Tag: by Russell (Andrew J.)

Wikipedia says: Andrew Joseph Russell (1829–1902), was born in Walpole, New Hampshire, the son of Harriet (née Robinson) and Joseph Russell. He was raised in Nunda, New York. He took an early interest in painting, and in addition to executing portraiture for local public figures, he was drawn to railroads and trains. During the first two years of the Civil War, Russell painted a diorama used to recruit soldiers for the Union Army. On 22 August 1862, he volunteered at Elmira, New York, mustering in the following month as a captain in Company F, 141st New York Volunteer Regiment. In February 1863, Russell, who had become interested in the new art of photography, paid free-lance photographer Egbert Guy Fowx $300 to teach him the wet-plate collodion process.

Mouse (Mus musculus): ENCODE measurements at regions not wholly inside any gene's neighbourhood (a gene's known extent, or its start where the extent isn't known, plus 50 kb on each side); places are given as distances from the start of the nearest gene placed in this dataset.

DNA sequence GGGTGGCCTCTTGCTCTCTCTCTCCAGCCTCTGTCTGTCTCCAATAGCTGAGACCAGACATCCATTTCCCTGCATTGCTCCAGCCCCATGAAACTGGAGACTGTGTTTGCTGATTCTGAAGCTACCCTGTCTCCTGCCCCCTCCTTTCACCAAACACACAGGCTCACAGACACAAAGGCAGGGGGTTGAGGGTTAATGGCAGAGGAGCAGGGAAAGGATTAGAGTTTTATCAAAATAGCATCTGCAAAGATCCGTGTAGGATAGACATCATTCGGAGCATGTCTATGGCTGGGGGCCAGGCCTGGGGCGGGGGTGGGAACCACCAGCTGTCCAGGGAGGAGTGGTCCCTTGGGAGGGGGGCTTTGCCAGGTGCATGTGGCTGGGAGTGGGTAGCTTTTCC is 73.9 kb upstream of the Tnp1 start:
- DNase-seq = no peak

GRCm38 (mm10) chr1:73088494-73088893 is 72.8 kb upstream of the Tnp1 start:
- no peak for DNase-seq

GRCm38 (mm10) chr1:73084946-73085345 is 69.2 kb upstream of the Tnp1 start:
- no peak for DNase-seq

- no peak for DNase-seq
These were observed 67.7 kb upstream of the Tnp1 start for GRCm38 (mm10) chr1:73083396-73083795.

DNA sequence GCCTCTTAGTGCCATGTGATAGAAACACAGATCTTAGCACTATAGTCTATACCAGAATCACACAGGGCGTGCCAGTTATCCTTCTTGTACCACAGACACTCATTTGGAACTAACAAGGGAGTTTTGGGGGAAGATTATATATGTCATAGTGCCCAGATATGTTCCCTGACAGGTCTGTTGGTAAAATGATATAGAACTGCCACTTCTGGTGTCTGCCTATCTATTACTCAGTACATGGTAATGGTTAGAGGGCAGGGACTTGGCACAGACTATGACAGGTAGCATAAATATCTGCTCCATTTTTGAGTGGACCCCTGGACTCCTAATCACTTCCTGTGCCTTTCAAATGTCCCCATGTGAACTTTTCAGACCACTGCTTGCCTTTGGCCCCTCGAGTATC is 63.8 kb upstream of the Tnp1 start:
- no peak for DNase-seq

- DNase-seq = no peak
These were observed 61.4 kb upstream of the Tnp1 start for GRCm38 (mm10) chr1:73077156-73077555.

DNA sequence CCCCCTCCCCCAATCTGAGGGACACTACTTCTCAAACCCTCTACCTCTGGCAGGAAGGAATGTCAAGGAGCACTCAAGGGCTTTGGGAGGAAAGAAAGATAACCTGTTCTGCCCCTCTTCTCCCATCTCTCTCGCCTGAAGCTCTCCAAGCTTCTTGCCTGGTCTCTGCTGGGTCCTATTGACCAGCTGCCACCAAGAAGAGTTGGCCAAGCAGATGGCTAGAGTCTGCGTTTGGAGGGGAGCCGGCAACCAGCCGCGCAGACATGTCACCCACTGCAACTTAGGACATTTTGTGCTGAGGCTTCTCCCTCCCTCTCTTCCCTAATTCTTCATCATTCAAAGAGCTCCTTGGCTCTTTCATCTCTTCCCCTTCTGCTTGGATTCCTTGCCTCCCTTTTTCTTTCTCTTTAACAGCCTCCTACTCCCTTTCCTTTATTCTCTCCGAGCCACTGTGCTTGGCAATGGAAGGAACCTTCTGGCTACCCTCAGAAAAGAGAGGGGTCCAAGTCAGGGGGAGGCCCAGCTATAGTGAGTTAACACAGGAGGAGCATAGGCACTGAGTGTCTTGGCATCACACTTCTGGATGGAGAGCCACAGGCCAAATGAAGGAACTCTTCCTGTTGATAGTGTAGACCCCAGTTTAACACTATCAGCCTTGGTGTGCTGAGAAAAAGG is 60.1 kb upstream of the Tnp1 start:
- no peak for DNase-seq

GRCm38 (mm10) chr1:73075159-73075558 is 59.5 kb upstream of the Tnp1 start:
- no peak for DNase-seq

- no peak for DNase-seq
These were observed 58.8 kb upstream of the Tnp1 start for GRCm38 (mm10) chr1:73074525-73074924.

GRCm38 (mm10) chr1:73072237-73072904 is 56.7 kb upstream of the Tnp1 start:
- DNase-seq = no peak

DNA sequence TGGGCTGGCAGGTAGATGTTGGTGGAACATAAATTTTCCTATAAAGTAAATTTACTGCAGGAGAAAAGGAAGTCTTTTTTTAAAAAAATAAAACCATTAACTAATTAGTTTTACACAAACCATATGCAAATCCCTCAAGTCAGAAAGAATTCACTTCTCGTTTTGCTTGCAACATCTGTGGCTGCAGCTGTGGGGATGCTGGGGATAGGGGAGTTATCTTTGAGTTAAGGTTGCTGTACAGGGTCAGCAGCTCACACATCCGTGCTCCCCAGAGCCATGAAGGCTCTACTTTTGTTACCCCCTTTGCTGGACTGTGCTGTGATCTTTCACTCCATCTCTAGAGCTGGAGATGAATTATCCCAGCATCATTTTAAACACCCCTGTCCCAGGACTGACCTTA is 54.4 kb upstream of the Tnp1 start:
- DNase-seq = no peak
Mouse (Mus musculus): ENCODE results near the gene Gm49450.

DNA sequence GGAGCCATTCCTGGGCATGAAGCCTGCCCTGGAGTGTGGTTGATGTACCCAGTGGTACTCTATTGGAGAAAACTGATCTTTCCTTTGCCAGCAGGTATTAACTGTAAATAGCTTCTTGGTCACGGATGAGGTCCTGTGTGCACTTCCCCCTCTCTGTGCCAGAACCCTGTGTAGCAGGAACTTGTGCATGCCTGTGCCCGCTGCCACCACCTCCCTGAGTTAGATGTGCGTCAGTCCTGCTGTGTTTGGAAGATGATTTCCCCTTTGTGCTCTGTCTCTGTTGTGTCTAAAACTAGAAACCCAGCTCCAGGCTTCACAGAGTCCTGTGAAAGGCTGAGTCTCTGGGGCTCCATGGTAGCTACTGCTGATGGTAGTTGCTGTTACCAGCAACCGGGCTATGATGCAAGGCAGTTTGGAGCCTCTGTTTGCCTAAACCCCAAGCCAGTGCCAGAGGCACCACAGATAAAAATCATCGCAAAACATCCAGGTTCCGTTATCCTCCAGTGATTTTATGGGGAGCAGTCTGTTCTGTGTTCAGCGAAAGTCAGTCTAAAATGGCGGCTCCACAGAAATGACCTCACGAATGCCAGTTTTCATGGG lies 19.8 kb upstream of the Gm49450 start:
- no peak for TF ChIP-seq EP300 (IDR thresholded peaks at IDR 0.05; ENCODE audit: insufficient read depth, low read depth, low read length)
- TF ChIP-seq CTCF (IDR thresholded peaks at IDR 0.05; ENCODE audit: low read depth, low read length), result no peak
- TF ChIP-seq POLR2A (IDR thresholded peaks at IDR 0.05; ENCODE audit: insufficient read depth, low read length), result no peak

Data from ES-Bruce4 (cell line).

Capt. Russell’s first photographs were used by Brigadier General Herman Haupt to illustrate his reports. Impressed with his work, on 1 March 1863, Haupt arranged to have Russell detached from his regiment and assigned to the United States Military Railroad Construction Corps, making Russell one of only two, Federal non-civilian Civil War photographers (Pvt. Philip Haas)… In fact, Russell took over a thousand photos in two and a half years… He’s probably best known for “Stone wall at foot of Marye’s Heights, Fredericksburg, Va.” showing dead Confederates of Barksdale’s brigade, during the battle of Chancellorsville.

negative sizes:
6.5 x 8.5 (Fowx’s, used 1863.02-04)
4.5 in. x 10 in. stereo (acq. 1863.02-03)
8 x 10 (Fowx’s, used 1863.02-04)
8 x 11 (acq. 1864.05)
10 x 13 (acq. 1864.05)
11 x 14 (acq. 1863.03.25-27)
14 x 17 (acq. 1863.03.25-27)